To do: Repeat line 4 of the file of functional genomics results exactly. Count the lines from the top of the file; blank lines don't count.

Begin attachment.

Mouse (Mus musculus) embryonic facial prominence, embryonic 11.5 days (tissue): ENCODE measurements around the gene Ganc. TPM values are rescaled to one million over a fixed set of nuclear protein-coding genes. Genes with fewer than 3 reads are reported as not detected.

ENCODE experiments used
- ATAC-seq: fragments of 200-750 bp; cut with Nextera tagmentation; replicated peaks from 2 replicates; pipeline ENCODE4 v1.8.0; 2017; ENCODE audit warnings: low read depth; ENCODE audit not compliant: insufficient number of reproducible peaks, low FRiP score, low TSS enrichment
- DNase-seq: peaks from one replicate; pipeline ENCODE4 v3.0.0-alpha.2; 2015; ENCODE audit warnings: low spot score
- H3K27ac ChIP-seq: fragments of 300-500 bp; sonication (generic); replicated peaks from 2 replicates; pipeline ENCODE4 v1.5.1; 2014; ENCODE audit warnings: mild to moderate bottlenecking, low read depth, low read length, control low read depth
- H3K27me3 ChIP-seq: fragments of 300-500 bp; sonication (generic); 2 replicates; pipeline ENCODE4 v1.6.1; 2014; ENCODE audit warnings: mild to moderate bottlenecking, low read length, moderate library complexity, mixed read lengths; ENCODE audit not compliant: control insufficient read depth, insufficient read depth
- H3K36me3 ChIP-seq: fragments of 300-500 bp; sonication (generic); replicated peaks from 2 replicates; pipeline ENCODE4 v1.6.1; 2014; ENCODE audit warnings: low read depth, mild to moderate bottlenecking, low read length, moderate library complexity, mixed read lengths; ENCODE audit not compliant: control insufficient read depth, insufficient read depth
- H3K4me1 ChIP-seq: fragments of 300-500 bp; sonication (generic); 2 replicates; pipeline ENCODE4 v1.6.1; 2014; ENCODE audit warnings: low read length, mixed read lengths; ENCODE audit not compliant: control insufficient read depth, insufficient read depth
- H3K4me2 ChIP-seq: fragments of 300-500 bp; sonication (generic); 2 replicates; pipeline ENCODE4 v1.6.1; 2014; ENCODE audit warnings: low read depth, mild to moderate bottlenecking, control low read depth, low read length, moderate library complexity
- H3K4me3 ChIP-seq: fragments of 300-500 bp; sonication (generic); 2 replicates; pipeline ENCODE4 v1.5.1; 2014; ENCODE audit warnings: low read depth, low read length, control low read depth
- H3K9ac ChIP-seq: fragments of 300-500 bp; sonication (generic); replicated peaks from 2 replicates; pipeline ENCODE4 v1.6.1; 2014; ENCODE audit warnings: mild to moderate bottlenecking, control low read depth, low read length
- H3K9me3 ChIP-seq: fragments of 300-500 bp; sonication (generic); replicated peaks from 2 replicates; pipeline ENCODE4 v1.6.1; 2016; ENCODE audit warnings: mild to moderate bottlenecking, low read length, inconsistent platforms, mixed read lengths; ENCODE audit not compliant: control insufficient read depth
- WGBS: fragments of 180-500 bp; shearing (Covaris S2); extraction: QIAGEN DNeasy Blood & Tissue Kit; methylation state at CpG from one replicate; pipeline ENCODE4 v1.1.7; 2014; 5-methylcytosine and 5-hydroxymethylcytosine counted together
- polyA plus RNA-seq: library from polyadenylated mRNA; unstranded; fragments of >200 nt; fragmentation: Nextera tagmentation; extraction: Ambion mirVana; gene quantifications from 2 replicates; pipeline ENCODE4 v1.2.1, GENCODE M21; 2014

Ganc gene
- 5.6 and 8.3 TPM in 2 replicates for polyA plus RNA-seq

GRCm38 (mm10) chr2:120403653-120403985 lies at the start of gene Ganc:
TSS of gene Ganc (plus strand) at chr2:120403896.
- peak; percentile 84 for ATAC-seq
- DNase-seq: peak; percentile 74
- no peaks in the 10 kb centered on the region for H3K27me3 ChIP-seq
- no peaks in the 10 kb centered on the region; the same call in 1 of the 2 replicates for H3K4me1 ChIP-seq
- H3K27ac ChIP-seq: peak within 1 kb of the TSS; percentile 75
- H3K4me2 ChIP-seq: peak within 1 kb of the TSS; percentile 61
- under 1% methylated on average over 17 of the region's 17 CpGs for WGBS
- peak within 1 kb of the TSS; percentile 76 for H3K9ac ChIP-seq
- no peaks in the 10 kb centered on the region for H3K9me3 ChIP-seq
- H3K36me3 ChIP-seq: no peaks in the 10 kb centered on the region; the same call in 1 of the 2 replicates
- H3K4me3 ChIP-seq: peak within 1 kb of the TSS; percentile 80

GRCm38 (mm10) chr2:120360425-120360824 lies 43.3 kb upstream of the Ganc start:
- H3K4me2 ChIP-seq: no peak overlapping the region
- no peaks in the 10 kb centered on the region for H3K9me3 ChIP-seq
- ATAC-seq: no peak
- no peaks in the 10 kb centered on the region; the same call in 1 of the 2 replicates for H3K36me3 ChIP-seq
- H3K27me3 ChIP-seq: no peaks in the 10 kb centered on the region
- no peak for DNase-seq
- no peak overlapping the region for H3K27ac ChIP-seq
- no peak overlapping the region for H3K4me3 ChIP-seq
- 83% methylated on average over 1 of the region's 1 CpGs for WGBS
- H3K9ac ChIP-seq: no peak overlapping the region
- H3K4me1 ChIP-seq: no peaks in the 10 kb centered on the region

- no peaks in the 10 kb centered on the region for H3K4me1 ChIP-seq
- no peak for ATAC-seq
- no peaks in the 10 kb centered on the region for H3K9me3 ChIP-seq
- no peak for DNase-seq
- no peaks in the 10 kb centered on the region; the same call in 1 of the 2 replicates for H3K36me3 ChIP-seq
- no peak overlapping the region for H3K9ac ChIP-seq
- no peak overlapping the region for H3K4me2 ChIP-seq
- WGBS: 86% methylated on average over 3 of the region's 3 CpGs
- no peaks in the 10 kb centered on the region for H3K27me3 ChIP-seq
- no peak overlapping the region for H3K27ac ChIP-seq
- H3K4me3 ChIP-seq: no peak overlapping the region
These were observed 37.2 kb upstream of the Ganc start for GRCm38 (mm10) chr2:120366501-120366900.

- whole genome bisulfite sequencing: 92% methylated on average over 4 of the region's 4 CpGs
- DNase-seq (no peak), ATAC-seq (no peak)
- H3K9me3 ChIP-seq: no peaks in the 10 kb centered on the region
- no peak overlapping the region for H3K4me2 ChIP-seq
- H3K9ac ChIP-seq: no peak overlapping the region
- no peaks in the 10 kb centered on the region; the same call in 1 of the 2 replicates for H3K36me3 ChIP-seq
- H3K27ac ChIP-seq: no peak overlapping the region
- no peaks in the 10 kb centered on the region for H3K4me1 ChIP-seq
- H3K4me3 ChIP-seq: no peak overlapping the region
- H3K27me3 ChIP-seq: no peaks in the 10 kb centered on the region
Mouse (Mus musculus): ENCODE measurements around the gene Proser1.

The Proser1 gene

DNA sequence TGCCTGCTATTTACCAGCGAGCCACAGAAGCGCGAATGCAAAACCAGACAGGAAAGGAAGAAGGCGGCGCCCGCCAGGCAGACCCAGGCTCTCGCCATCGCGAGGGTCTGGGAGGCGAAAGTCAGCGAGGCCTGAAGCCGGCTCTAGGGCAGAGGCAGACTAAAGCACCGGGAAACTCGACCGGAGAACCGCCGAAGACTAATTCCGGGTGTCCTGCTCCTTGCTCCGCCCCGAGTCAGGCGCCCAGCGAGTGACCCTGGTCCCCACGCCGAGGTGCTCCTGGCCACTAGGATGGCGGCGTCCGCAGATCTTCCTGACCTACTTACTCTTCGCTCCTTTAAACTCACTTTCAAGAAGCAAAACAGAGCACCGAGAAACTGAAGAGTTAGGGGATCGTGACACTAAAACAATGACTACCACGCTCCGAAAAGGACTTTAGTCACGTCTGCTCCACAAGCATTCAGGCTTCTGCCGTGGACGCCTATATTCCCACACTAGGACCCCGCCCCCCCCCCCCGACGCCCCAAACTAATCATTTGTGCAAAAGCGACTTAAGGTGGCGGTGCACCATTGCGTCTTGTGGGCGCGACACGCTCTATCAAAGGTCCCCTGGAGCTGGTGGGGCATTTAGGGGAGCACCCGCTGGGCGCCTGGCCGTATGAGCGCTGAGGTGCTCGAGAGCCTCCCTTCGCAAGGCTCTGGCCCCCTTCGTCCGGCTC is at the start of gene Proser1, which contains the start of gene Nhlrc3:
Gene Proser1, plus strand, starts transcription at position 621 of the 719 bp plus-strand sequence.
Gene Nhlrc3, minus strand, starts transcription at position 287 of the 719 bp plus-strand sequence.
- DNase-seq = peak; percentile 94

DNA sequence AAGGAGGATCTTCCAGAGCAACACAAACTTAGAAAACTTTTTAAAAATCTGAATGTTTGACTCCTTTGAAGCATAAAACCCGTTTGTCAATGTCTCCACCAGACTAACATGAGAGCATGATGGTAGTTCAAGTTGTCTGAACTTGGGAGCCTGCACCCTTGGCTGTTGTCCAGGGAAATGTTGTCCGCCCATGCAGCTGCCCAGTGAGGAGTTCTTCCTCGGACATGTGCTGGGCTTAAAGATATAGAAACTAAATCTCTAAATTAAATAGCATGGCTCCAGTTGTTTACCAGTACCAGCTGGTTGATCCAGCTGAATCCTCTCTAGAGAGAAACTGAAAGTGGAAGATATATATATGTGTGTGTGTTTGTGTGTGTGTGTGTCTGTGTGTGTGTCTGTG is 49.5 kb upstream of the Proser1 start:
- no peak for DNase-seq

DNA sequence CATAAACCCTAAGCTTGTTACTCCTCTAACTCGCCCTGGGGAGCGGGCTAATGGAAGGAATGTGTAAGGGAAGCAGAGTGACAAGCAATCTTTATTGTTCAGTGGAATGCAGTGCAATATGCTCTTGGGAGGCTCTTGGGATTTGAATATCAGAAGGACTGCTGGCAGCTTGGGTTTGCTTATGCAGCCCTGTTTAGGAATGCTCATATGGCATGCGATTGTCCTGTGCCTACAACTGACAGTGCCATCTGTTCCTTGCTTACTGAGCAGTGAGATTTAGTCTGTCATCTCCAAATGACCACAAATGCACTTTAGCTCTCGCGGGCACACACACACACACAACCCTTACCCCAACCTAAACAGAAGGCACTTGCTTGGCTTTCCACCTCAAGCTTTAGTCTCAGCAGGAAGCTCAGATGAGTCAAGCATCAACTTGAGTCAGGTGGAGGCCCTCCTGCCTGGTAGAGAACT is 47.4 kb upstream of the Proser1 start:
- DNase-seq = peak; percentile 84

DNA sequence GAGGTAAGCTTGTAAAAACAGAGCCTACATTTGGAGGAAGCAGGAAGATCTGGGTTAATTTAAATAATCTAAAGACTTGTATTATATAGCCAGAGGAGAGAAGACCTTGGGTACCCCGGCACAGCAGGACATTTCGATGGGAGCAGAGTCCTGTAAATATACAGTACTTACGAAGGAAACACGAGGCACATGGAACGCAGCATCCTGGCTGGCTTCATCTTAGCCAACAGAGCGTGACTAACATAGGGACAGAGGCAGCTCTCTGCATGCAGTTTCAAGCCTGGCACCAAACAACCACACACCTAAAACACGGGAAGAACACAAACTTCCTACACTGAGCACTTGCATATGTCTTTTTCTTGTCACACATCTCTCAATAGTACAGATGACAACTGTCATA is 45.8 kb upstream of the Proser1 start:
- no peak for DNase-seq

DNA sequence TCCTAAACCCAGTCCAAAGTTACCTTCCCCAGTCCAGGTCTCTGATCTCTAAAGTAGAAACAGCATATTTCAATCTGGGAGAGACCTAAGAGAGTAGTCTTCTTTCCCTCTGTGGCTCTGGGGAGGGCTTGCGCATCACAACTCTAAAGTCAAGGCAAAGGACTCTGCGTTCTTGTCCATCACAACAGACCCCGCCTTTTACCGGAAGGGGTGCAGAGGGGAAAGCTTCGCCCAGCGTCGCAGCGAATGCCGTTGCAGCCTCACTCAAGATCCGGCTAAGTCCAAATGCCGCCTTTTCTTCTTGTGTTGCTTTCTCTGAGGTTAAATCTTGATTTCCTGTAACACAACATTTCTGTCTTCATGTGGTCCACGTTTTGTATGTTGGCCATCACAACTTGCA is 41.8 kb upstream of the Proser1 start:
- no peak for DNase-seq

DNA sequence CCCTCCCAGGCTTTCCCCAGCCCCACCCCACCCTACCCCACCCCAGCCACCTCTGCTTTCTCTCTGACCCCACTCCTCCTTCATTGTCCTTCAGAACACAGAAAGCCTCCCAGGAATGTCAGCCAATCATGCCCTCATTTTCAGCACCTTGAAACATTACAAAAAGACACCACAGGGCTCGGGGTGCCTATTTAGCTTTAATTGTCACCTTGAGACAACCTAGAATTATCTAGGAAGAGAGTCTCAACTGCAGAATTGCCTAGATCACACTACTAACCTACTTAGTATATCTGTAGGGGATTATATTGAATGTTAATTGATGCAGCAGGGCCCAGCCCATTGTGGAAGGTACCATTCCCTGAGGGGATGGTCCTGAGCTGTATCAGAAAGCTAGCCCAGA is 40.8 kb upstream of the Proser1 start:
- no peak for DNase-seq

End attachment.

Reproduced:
- DNase-seq: peaks from one replicate; pipeline ENCODE4 v3.0.0-alpha.2; 2015; ENCODE audit warnings: low spot score